I was in that labyrinthine hotel on a hot September afternoon when someone told me that in winter they huddle around the fire and chuck in a quid for the coal.

Now it is winter.

Sue is serving Hedd a pint after his shift at Ifor Williams.

And Ifor Siôn places his mug on the mantelpiece, kneels at the hearth in his tweeds, builds a tower of paper and sticks, puts a match to the tinder, gazes awhile at the blaze, and I am hit by a terrible thought.

What if this place were a Wetherspoon? No!

Sam and Katie’s laundry service in the old Poor House

Or what if Katie and Sam (wearing woolly hats against the cold) who run the laundry service in the old Poor House were replaced by a row of machines? No.

Worse – what if Caffi Treferwyn became a Costa?! What? No Dilys serving up piles of “sglodion a chaws a ffa ar y ben” on porcelain plates for Angharad to place sweetly alongside a vase of silk tulips and gyp? No.

To hell with overlarge lattes and extractor fans.

Dilys and Angharad in Caffi Treferwyn

Glyndŵr’s spirit

Ah Corwen! Glyndŵr (whose estate was up the road) looks on from his horse outside the chemist.

I ask people if his spirit lingers and they say no and yes at the same time and then remember the kids get involved with a procession every year so maybe.

But there are no sword-wielders now, or so I presume, till I meet a lost chef from Manchester on his way to an interview at Palé Hall Hotel.

I tell him there’s a bus in an hour or maybe he could hitch and he says “well I could hitch, but I’ve got a bag full of knives see” and I wonder.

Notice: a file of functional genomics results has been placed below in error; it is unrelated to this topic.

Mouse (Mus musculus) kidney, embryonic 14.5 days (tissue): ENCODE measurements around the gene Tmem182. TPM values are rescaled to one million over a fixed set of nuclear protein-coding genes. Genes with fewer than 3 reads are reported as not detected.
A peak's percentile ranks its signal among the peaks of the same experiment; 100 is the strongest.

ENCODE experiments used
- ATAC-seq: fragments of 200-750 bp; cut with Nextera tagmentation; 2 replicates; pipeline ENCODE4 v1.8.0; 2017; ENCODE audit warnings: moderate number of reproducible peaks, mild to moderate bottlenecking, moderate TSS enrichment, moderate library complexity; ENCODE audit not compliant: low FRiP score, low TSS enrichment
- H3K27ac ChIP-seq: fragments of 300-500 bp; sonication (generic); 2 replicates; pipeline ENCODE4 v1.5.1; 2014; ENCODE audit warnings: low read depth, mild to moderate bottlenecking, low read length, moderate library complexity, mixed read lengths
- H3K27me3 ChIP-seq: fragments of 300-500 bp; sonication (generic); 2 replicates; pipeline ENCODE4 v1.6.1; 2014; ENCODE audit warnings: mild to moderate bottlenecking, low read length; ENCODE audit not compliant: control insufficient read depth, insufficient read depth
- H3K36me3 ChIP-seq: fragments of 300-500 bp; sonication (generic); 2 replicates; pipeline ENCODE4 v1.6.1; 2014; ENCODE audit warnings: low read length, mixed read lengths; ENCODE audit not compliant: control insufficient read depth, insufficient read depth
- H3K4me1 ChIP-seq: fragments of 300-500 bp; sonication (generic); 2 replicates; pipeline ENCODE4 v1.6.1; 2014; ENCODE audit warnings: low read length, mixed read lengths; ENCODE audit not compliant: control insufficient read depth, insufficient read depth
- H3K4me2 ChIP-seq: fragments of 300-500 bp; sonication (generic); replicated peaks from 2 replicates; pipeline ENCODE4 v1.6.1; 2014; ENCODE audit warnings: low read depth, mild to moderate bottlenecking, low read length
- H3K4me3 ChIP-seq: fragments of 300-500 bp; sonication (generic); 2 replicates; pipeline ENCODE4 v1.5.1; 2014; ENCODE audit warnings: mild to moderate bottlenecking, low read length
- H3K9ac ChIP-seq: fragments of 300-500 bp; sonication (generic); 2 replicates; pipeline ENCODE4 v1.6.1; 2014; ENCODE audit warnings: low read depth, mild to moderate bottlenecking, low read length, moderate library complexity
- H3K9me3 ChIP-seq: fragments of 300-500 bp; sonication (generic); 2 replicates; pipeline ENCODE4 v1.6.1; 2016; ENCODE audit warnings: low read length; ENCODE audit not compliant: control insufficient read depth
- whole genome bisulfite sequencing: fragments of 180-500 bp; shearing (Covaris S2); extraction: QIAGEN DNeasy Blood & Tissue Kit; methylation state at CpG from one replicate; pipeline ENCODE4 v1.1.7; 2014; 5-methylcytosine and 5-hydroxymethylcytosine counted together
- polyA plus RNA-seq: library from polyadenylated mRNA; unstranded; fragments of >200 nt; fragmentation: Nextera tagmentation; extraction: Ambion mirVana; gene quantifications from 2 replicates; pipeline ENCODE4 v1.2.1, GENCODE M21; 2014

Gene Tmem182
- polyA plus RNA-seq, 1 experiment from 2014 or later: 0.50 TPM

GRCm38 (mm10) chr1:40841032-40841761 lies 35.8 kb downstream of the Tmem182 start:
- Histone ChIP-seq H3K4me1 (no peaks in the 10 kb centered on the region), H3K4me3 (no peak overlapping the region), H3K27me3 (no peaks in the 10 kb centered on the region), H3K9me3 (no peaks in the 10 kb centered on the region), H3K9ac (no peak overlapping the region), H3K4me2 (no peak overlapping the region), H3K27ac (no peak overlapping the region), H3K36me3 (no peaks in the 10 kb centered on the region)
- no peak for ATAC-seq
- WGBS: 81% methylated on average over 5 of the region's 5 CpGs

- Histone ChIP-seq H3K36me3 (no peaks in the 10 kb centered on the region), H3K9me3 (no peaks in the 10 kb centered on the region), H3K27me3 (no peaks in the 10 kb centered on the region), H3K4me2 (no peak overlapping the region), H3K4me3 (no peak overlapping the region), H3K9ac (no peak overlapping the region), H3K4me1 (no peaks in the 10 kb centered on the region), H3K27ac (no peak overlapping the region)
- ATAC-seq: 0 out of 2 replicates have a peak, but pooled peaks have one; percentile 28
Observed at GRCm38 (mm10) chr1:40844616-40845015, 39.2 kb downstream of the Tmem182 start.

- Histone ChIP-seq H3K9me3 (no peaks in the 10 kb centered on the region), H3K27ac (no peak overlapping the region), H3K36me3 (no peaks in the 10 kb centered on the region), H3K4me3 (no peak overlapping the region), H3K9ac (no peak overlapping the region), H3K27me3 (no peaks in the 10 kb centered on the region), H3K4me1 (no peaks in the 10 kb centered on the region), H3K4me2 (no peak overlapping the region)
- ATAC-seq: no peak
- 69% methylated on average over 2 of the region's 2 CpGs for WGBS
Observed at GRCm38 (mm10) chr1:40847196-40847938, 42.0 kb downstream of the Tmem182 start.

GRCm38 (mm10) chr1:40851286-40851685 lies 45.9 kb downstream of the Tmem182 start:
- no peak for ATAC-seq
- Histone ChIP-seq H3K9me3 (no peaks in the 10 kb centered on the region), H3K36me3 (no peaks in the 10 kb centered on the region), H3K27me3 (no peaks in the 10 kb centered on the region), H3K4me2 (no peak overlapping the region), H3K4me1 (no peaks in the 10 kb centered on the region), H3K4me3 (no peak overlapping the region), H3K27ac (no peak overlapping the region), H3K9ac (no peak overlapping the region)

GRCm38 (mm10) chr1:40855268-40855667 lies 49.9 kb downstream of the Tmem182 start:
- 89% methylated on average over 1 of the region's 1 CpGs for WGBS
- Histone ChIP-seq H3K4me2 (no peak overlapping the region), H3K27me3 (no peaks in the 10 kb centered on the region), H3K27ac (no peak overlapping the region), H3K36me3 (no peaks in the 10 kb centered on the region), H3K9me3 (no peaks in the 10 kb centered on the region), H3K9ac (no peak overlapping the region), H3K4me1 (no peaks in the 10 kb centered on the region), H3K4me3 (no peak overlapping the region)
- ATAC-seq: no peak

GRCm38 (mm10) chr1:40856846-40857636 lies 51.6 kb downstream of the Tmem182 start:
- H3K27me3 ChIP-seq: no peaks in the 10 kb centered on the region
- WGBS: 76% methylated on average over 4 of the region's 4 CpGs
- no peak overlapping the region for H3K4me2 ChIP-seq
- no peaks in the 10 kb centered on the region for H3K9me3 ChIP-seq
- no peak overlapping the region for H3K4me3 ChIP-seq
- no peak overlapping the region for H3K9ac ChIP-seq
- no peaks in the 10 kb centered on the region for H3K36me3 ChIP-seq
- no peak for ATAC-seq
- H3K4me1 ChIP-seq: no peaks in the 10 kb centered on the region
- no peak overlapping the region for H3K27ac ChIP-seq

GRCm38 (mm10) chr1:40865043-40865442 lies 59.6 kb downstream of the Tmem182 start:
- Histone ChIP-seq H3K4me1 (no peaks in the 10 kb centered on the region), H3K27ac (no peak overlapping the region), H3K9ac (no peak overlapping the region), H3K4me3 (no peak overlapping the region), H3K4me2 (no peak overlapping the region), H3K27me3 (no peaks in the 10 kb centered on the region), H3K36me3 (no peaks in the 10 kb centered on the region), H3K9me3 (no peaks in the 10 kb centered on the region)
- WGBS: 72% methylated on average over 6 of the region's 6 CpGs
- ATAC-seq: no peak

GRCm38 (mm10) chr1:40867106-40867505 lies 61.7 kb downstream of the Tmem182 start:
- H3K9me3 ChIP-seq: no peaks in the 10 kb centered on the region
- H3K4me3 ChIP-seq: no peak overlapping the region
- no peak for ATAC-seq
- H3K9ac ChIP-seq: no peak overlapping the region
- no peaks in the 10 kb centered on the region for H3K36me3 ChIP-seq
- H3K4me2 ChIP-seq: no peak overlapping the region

Afon Dyfrdwy Photo: Julie Brominicks

Corwen you are like an advent calendar, each dark door revealing something lustrous.

Slate fences by Afon Dyfrdwy Photo: Julie Brominicks

My blog work is finished now, so this is not a ‘letter from’ but really a ‘letter to.’

Dear Corwen, on Friday, held up between a Dŵr Cymru van and a log lorry, I peered one last time through dust-streaked windows and I saw Deion and Dylan drilling the pavement.

Dear Corwen. I hope you get the visitors you desire and the funding you darn well deserve, but meanwhile, please know, that this one traveller at least, loves you just the way you are.


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Mab Meirion
Mab Meirion
1 month ago

This has morphed into Ricky Lee Jones’ Last Texaco who has written an autobiography ‘Last Chance Texaco’…Corwen…the next train…

JulieB
JulieB
1 month ago
Reply to  Mab Meirion

Diolch MM for your tangential thinking – I might never get round to reading the book, but I just gave the whimsical song a whirl. And yes the train. I didn’t write about the train and the buzz it brought to the town (says Chris in Yum Yums) Or The Crown and its mysteries. Or the DIY store. Or the community orchard. Or The Emporium that used to be a chemical shed. Or the drovers I’m intrigued by. Or even the grieving gravestones in the churchyard where widows wept! Or the fabulous museum and its Glyndwr exhibits, or the woman… Read more »

Mab Meirion
Mab Meirion
1 month ago
Reply to  JulieB

Hi Julie, I bet my Library person has it by now, but she will be 25% smaller. Books come at an awful rate…anyway I knew the town and some of the people of area well years ago. The place seemed to avoided both boom and bust, I hope the Railway Fever continues… Ivor Williams are an international success that sets the company apart… (Travel wasn’t by horse and coach but thumb, a much more open ended journey was envisaged in those days. Speaking of horse drawn vehicles there is a great tale of the good life in my namesake’s county… Read more »

Mab Meirion
Mab Meirion
1 month ago
Reply to  Mab Meirion

Tell your friend Ms Beer that her book has arrived, Mine is the first stamp and my first sense is of Mark Twain and William Moon kayaking down the Mawddach, reading between the lines, rivers are the most tangential of creatures…

JulieB
JulieB
1 month ago
Reply to  Mab Meirion

Indeed!